[show abstract][hide abstract] ABSTRACT: Crystal-cell interaction has been reported as one of the most crucial steps in urinary stone formation. Hyperoxaluria-induced apoptotic changes in renal tubular epithelial cells is the end-stage of this interaction. We aimed to evaluate the possible pathways responsible in the induction of apoptosis within the involved cells by assessing the receptoral expression of three different pathways. 16 male Spraque-Dowley rats were divided into two groups: Group 1 (n:8) received only distilled water; Group 2 (n:8) received 0.75 % ethylene glycol (EG) in their daily water to induce hyperoxaluria for 2 weeks. After 24 h urine collection, all animals were euthenized and right kidneys were removed and fixed for immunohistochemical evaluation. Oxalate and creatinine levels (in 24 h-urine) and FAS, tumor necrosis factor (TNF), TNF-related apoptosis-inducing ligand (TRAIL) and TRAIL receptor-2 expressions (in tissue) have been assessed. In addition to TNF (p = 0.0007) expression; both FAS (p = 0.0129 ) and FASL (p = 0.032) expressions significantly increased in animals treated with EG. The expressions of TRAIL (p = 0.49) and TRAIL-R2 (p = 0.34) receptors did not change statistically after hyperoxaluria induction. Although a positive correlation with cytokine expression density and 24 h-urinary oxalate expression (mg oxalate/mg creatinine) has been assessed with TNF (p = 0.04, r = 0.82), FAS (p = 0.05, r = 0.80), FAS-L (p = 0.04, r = 0.82); no correlation could be demonstrated between TRAIL and TRAIL R2 expressions. Our results indicate that apoptosis induced by oxalate is possibly mediated via TNF and FAS pathways. However, TRAIL and TRAIL-R2 seemed to have no function in the cascade. Correlation with urinary oxalate levels did further strengthen the findings.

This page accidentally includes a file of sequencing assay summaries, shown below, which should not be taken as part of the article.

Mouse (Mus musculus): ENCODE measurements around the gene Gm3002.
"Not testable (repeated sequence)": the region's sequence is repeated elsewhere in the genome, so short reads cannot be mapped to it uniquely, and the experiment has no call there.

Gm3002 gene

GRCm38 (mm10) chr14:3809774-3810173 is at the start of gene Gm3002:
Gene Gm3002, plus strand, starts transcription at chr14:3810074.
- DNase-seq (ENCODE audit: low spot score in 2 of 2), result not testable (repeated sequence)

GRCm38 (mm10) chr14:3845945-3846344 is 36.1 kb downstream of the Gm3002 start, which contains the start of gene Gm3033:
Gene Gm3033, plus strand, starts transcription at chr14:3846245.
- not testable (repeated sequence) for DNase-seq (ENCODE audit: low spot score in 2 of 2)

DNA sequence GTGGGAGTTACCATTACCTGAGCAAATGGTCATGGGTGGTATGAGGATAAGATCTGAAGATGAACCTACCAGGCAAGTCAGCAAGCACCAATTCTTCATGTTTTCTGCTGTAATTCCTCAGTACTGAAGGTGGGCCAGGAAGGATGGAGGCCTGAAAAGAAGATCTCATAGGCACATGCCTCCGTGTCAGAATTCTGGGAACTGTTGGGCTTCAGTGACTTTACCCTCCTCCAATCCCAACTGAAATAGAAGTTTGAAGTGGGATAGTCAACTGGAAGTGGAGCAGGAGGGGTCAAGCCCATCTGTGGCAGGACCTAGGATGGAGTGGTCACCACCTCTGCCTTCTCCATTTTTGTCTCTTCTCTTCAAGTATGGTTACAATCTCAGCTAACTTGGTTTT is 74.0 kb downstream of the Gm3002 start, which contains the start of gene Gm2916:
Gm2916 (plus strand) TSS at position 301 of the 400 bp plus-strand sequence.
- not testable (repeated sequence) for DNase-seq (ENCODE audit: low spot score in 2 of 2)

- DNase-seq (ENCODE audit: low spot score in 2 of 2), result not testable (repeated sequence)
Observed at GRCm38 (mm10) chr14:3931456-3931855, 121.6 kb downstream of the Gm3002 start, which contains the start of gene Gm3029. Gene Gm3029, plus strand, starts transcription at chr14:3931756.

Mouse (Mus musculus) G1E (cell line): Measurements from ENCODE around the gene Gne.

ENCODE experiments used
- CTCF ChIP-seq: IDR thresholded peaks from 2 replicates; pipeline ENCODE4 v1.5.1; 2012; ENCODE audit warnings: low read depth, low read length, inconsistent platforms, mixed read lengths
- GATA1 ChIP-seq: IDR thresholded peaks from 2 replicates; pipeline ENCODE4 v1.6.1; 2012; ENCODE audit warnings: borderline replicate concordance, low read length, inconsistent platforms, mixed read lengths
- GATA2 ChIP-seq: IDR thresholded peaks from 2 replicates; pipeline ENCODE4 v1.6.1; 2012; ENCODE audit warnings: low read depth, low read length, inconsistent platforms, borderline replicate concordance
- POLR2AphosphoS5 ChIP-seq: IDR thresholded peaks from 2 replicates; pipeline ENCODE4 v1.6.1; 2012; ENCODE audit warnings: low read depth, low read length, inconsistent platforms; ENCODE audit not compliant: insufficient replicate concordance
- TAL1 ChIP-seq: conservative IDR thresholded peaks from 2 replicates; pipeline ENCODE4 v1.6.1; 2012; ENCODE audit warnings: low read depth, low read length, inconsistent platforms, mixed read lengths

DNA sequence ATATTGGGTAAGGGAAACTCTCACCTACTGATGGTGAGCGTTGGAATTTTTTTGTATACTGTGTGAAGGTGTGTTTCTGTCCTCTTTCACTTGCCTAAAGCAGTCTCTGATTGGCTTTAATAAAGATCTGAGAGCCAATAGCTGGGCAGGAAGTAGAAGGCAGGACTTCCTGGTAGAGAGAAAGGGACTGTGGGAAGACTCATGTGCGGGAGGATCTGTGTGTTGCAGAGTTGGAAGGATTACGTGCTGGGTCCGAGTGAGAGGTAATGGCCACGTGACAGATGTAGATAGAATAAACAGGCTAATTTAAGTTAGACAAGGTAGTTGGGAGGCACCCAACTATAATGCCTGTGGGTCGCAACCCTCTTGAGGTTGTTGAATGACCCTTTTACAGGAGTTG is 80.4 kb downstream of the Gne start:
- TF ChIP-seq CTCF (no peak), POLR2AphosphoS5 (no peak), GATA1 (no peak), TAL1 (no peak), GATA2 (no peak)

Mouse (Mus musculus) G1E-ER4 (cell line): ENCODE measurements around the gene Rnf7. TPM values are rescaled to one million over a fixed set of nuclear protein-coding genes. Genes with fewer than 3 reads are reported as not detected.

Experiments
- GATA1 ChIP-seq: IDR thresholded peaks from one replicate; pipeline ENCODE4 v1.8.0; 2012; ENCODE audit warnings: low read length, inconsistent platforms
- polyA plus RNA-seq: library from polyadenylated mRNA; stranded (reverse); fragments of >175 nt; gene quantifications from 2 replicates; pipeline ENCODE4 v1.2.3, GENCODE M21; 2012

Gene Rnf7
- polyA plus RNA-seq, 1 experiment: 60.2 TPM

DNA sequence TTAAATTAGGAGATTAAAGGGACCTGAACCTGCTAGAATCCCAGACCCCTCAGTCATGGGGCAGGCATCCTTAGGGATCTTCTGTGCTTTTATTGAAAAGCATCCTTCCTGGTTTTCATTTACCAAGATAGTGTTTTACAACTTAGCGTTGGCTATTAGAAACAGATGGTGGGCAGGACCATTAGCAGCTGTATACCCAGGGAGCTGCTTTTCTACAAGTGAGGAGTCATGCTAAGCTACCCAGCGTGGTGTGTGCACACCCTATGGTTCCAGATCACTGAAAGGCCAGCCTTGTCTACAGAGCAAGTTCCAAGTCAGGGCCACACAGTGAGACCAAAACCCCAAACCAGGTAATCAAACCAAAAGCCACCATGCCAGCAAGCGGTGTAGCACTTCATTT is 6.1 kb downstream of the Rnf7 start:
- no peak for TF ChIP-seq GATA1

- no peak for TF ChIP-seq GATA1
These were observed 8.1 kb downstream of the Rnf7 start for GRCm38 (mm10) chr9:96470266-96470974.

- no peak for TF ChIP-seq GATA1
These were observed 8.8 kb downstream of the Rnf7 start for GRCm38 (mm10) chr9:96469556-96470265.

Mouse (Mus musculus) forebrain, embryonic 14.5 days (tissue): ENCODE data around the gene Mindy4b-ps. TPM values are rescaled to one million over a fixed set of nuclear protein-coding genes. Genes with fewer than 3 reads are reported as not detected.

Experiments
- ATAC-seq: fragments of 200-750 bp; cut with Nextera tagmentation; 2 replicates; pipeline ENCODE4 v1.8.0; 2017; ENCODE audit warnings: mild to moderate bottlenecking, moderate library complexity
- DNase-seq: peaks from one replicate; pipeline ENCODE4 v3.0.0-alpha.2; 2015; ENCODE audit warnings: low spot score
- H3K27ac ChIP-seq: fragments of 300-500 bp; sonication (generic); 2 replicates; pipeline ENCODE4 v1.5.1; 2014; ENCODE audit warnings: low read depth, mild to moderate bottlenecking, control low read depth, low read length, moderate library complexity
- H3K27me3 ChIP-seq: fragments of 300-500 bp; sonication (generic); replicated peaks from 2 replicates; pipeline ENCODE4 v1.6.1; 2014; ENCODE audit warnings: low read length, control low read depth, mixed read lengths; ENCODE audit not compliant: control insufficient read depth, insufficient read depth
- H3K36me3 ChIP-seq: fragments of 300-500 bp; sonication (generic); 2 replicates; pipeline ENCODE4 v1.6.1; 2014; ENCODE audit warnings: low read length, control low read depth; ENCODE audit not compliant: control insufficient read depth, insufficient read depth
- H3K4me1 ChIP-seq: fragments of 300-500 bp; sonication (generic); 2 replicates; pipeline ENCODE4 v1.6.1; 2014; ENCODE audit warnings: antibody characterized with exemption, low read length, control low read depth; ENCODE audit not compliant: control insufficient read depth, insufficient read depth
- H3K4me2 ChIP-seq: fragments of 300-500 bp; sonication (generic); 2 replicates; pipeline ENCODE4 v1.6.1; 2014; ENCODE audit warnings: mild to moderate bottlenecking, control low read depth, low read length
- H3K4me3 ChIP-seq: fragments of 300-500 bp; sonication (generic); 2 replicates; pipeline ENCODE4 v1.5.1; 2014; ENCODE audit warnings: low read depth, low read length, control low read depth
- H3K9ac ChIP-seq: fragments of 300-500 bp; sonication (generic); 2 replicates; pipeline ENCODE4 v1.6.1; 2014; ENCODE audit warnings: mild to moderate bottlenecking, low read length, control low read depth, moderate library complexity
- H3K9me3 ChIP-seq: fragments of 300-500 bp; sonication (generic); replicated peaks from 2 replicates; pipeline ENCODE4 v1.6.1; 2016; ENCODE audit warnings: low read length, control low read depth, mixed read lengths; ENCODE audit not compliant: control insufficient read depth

[show abstract][hide abstract] ABSTRACT: AIM: Although the management of urinary stones in obese patients is a challenge and the impact of the patient-related parameter has been well studied in adults: No study has evaluated the possible impact of obesity in terms of body mass index related SWL success in pediatric population. In this present study, we aimed to evaluate the safety and efficiency of SWL in obese children in a comparative manner with the cases in normal BMI value limits. PATIENTS AND METHODS: A total of 66 children (45 boys and 21 girls, M/F:2.1) with renal calculi were treated with SWL. Depending on the BMI values, the children were divided into two groups as; Group 1 (n:50) children with normal BMI values (mean: 16.1) and Group 2 (n:16) obese children with higher BMI values (mean: 20.3). The success rates, complications, and need for auxiliary procedures after SWL were evaluated between two groups of patients in a comparative manner. While majority of the cases were treated under general anesthesia (n:61), a limited number of cases were treated under neurolept anesthesia with PiezoLith 3000 (Richard Wolf GmbH) lithotripter. Evaluation of efficiency was based on radiological examinations using abdominal radiography, ultrasonography, or CT scan when needed. RESULTS: Both the mean age and mean stone size values were similar in both groups. While the mean age was 62 months (24-148) in Group 1, this value was 68 months (24-137) in Group 2. Again mean stone size was 10.26 mm(5-25 mm) in Group 1 and 10.12 mm (6-20 mm) in Group 2. The mean number of SWL sessions and the number of SW's applied were similar in both groups (2.06 vs. 2.0 and 1975 vs. 1835, respectively). Evaluation of success rates after 3-months again did not show any statistically significant difference with respect to stone-free rates in both groups (47/50-94 %, 16/16-100 %, respectively). However, 3 children in Group 1 did show residual fragments (≤3 mm) which were followed closely with regular visits without any problem. In another 3 cases, again fragments migrated to involved ureter after lithotripsy and these fragments were successfully treated in situ with further SWL. With respect to auxiliary procedures, there was no specific procedure has been done in Group 2, but 3 cases did undergo further SWL for ureteral stones in Group 1. Stone location did not affect the final outcome of the procedure in a significant manner in both groups. Lastly, no serious complication could be demonstrated in both groups either during or after SWL procedures. CONCLUSIONS: In the light of the successful treatment outcomes with limited need for auxiliary procedures in both groups, we may say that obesity might not be a disadvantage for SWL in children with renal stones.